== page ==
Category Archives: Discrimination/Harassment

NEW LAW: Portland, Oregon Defends “Non-Believers”

The Portland City Code, chapter 23.01, currently prohibits discrimination based on race, religion, color, sex, marital status, familial status, national origin, age, mental or physical disability, sexual orientation, gender identity or source of income.

However, an amendment recently approved by the Portland City Council, which will take effect on March 29, 2019, will consider non-religious, atheists, agnostics, and non-believers as a recognized protected class.

Portland is not the first city to make this change. Madison, Wisconsin, has also designated non-believers as a protected class.

Once the ordinance goes into effect, employees will be able to file complaints with the Oregon Bureau of Labor and Industries, against employers who make adverse employment decisions, based on an applicant’s or employee’s non-belief in God. Continue reading NEW LAW: Portland, Oregon Defends “Non-Believers”

NEW CASE: While Sexual Orientation Is NOT Protected, Missouri Supreme Court Holds Sex Stereotyping Violates Missouri Human Rights Act

In a recent case (Lampley v. Missouri Commission on Human Rights), the Missouri Supreme Court has held that discrimination based on sexual stereotyping violates the Missouri Human Rights Act.

The Case

In this case, the plaintiff (a gay man) claimed that his employer had discriminated against him because he “does not exhibit the stereotypical attributes of how a male should appear and behave.” Specifically, he claimed that he was harassed at work because of his “non-stereotypical” behaviors, while male and female employees who were not gay and exhibited stereotypical male or female attributes, were treated differently.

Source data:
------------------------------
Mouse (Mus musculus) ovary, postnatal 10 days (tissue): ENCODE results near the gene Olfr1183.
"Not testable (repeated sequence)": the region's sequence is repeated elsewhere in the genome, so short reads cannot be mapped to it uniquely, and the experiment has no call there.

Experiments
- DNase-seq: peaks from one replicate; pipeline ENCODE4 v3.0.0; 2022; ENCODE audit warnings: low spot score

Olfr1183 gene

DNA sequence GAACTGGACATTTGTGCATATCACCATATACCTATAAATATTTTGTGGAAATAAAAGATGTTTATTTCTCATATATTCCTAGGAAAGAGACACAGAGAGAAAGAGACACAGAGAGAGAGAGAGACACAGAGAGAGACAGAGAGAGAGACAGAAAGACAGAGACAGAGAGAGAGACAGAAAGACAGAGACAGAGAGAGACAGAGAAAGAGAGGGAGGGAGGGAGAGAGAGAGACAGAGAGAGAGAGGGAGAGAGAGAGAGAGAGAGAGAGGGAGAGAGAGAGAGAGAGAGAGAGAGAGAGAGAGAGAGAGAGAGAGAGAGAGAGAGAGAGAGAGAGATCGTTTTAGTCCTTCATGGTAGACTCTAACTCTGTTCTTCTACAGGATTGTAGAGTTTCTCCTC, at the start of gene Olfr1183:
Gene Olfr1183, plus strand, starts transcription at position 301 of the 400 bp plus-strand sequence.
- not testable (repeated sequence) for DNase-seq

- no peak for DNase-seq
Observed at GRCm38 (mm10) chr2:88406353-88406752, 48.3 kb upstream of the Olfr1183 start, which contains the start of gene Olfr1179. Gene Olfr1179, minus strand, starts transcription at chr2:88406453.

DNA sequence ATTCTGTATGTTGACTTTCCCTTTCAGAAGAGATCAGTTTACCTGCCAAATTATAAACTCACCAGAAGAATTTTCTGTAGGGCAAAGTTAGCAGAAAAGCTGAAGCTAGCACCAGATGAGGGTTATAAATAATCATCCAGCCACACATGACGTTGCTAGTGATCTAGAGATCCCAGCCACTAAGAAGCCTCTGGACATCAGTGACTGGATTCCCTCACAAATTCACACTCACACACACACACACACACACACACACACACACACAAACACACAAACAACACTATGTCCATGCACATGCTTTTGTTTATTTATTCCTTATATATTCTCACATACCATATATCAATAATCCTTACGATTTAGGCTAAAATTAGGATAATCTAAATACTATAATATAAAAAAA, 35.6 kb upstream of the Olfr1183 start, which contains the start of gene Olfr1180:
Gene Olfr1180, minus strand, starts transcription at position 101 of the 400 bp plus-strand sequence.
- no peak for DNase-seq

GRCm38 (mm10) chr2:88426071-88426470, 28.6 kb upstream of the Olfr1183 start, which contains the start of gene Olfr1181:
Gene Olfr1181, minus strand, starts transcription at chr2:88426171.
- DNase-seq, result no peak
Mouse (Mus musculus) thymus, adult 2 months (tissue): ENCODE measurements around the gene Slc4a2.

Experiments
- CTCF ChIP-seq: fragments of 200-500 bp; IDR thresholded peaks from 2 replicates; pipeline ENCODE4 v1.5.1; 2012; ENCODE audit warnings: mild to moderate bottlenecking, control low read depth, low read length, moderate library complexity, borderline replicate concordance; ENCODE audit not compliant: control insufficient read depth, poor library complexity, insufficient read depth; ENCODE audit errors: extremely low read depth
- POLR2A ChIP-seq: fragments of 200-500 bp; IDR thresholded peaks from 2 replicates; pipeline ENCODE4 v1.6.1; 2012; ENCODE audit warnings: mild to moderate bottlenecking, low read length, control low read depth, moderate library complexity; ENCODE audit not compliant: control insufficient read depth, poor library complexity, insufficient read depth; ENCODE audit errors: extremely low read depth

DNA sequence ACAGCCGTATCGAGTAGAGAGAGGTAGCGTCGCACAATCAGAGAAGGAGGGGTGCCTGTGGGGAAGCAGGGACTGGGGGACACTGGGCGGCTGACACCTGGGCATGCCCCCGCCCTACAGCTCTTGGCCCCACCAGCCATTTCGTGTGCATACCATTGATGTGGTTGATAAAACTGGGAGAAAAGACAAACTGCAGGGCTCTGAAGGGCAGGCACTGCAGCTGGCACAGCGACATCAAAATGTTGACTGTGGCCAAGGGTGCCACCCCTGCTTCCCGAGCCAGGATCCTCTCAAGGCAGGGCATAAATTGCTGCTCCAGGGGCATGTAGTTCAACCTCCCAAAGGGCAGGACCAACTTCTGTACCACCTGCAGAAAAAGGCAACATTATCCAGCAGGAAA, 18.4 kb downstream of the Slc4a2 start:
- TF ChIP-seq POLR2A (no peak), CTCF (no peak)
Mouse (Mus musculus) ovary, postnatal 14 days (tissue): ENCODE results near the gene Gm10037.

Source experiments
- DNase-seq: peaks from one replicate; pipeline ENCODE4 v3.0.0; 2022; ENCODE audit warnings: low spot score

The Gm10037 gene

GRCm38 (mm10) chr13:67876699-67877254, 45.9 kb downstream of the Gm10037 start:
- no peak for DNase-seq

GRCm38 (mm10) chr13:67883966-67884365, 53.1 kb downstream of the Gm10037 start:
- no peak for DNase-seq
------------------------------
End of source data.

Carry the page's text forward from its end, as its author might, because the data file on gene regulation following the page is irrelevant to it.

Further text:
The Ruling Continue reading NEW CASE: While Sexual Orientation Is NOT Protected, Missouri Supreme Court Holds Sex Stereotyping Violates Missouri Human Rights Act

NEW CASE: Explains The Importance of Squashing Rumors And Gossiping At The Water Cooler

In a recent case (Parker v. Reema Consulting Services)the Fourth Circuit Court of Appeals held that employers may be liable under Title VII of the Civil Rights Act for failing to effectively address and stop gossip and rumors of an alleged sexual relationship between a female employee and a male supervisor.

Evangeline Parker began working for Reema Consulting as an entry level clerk, in December 2014. During her employment with the company she was promoted six times with her final role as Assistant Operations Manager being awarded in March 2016. After her last promotion to Assistant Operations Manager, vicious rumors started circulating that Parker was afforded her position because she had a sexual relationship with a high-ranking male manager.